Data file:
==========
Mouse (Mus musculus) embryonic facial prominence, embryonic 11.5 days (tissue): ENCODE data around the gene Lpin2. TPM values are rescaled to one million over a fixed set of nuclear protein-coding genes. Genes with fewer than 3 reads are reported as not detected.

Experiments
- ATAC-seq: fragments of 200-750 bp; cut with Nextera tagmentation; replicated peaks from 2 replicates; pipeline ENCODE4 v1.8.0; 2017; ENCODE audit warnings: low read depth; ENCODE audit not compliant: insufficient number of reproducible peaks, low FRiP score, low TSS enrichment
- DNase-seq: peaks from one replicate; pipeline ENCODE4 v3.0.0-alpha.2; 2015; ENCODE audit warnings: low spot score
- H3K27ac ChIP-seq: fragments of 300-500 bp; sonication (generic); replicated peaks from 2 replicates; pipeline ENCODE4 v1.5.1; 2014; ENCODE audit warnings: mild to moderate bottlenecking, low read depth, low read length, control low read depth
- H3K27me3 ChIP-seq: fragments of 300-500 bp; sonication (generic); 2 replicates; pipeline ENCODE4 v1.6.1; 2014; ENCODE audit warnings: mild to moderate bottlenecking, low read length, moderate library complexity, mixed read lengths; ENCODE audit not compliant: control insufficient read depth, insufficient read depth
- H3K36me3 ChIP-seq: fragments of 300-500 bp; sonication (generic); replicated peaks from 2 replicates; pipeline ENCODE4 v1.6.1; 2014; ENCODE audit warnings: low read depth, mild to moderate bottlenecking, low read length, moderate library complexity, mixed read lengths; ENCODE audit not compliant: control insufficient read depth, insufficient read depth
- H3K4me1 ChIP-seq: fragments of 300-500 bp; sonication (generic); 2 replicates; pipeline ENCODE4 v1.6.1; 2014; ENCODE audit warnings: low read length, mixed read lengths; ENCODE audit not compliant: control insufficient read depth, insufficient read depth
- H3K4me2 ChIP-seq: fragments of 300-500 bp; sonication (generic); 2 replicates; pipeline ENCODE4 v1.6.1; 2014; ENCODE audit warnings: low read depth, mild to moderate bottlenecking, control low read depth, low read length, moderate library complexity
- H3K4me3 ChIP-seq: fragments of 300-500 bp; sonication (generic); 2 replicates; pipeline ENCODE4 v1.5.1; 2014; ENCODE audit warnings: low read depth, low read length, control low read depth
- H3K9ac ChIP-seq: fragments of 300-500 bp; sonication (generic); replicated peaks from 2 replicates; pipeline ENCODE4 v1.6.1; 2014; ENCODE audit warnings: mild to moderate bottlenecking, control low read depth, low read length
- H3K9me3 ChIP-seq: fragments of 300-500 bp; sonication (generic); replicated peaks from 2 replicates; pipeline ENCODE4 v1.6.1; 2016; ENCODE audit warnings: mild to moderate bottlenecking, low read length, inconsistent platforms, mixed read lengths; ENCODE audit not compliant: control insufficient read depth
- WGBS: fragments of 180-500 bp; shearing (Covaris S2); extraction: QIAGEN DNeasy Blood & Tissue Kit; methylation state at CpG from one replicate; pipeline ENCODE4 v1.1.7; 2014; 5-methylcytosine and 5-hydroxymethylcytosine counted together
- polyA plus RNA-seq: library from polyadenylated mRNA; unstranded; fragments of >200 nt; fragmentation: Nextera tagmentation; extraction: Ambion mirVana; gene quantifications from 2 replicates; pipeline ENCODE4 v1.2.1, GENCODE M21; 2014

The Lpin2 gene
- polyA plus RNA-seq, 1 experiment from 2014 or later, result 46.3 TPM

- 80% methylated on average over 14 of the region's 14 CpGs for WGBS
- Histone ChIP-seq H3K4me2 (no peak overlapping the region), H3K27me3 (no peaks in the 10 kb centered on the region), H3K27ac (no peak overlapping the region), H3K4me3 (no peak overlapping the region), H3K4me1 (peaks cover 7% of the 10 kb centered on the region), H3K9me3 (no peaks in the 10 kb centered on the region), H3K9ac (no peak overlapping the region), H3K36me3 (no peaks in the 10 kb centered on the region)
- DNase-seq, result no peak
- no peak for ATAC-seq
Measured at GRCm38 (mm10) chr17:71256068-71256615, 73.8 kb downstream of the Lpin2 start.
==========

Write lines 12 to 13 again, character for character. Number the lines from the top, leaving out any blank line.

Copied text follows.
- H3K9me3 ChIP-seq: fragments of 300-500 bp; sonication (generic); replicated peaks from 2 replicates; pipeline ENCODE4 v1.6.1; 2016; ENCODE audit warnings: mild to moderate bottlenecking, low read length, inconsistent platforms, mixed read lengths; ENCODE audit not compliant: control insufficient read depth
- WGBS: fragments of 180-500 bp; shearing (Covaris S2); extraction: QIAGEN DNeasy Blood & Tissue Kit; methylation state at CpG from one replicate; pipeline ENCODE4 v1.1.7; 2014; 5-methylcytosine and 5-hydroxymethylcytosine counted together